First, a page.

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Bell's Special Double Cream Stout

Bell's Special Double Cream Stout

bells-special-double-cream-stout.jpg

Bell's Special Double Cream Stout

Brewery: Bell's

Type: Stout

Alcohol: 6.1%

Country: USA

This is one I have been sitting on and anticipating for a while now. It is a seasonal stout from Bell's, available October through March. My brother sent me one in Boston, so again I have to thank him for this brew. This is the kind of beer that makes me wonder why Bell's does not ship any of it's beer internationally. I mean they barely ship much of their beer outside of Michigan to begin with. I have never tried a bad beer from Bell's, this one is certainly not an exception. I suppose I will have to live with the fact that Bell's will be, at least for the foreseeable future, a special treat for when I return to Michigan.

Pours black and thick, just the barest hint of a tan head that sticks to the top of the beer. The aroma is all roasted malts, I mean a symphony of dark. Lots of chocolate and coffee in the aroma, as well as a nice round sweetness. It is like smelling espresso with cocoa added and plenty of sweet cream. The taste is very much the same. The bottle says this stout is made with 10 different kinds of specialty malts, and focuses on the coffee and cocoa areas of roasted malts. Well let me tell you, it accomplishes what it set out for. The taste is just round and smooth, super roasted. Milk chocolate and coffee dominate the taste. The aftertaste makes me swear that I just took a sip of really good coffee. I can almost feel the coffee grounds…but there is no coffee in this beer! I mean it is really amazing, possibly the best coffee stout I have ever tried, with no coffee at all to be found in the recipe. I can see why it is called double cream stout, the mouthfeel is full, but amazingly creamy and smooth. My experience with stouts using a massive number of specialty dark grains, is usually a muddling of flavor or an overpowering roasted flavor. This beer has none of that, a testament to Bell's brewing skill at being able to control and weave the flavor of so many specialty malts all in the same beer. This is honestly probably one of the best non-imperial stouts I have ever tried. Hell, it is one of the best stouts I have ever tried, period. It is such an amazing accomplishment to make a beer with this much complexity and not use any added flavorings or techniques, such as barrel aging or adding actual coffee. I just can't say enough. I am going to just savor the last of this bottle and lament the fact that my next bottle is 8 months and a whole ocean away.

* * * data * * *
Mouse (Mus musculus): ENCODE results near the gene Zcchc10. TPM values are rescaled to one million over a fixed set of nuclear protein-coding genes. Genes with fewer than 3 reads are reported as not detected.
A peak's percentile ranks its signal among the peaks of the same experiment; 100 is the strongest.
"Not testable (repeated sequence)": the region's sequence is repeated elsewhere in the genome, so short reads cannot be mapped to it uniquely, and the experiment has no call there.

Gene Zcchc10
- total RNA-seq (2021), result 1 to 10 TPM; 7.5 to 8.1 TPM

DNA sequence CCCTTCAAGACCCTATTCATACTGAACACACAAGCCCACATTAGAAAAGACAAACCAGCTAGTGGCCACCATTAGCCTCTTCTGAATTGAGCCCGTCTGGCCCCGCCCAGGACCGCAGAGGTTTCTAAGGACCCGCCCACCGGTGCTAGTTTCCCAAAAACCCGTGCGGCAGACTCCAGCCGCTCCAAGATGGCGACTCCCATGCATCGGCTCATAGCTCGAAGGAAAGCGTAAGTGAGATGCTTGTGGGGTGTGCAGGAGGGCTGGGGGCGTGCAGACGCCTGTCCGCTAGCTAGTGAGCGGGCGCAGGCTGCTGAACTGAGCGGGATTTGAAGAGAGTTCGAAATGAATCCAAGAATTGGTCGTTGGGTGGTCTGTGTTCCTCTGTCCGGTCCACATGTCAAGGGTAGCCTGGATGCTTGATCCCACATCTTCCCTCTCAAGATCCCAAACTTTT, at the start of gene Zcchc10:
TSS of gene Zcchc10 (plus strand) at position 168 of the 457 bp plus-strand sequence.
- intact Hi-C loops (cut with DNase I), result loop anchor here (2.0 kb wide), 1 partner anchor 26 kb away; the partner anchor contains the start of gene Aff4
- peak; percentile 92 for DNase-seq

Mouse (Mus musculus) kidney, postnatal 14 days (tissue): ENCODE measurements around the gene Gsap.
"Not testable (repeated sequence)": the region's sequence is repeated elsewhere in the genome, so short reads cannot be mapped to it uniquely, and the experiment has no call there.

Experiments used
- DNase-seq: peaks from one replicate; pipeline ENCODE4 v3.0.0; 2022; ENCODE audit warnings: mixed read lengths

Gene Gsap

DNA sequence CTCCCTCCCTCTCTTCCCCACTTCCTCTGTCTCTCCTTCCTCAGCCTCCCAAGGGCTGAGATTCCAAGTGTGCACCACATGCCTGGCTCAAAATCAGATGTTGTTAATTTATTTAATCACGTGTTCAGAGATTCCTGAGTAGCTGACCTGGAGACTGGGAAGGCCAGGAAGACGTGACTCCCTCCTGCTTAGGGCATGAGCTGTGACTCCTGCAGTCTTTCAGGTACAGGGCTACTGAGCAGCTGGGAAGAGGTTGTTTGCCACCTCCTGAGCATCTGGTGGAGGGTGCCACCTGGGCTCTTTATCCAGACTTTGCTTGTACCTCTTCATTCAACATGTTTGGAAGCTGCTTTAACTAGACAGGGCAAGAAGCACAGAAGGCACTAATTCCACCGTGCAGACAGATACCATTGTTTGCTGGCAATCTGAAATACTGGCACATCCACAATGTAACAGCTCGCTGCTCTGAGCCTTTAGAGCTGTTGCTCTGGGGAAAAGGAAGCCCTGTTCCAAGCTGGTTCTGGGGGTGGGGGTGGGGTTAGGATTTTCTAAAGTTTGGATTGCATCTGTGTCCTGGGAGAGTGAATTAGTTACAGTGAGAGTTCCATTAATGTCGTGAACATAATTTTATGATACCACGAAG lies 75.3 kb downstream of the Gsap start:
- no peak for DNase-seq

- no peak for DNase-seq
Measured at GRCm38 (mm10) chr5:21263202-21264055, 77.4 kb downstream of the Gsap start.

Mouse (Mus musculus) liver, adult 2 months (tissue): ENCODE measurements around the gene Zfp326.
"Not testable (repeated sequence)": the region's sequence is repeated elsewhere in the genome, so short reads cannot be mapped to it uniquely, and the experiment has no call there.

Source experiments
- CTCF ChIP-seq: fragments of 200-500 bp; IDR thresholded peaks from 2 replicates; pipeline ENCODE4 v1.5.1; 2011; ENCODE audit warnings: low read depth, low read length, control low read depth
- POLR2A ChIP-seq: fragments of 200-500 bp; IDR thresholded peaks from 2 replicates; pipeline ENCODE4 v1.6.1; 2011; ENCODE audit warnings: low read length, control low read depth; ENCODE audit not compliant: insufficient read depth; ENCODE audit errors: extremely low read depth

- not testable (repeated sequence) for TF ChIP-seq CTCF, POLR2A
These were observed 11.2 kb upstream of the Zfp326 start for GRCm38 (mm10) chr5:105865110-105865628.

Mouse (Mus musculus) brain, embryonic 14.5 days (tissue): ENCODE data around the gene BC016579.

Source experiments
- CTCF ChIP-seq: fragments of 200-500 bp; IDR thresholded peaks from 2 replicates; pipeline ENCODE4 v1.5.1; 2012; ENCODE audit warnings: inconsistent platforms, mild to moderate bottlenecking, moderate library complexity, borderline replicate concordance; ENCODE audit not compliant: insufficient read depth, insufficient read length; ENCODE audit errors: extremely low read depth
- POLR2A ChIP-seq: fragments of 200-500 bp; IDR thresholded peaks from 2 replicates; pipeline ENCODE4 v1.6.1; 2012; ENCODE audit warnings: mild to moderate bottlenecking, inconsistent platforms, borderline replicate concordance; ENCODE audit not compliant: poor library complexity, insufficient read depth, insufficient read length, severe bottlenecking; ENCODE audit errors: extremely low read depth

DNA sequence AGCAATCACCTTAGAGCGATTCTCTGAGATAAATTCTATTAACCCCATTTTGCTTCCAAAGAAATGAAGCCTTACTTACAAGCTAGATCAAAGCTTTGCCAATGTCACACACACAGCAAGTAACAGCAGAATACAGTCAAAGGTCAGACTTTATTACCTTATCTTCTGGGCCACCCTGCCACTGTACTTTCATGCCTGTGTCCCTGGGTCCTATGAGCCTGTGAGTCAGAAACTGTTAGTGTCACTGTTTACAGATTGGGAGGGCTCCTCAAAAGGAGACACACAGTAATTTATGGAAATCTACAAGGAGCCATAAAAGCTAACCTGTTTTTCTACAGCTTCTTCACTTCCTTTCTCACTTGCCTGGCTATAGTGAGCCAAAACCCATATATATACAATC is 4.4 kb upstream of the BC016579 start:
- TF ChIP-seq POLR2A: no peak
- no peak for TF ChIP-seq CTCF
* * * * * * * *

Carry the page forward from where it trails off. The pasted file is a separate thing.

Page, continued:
(apologies for the rambling about there not being coffee in it, but that is seriously all I could think while drinking it)

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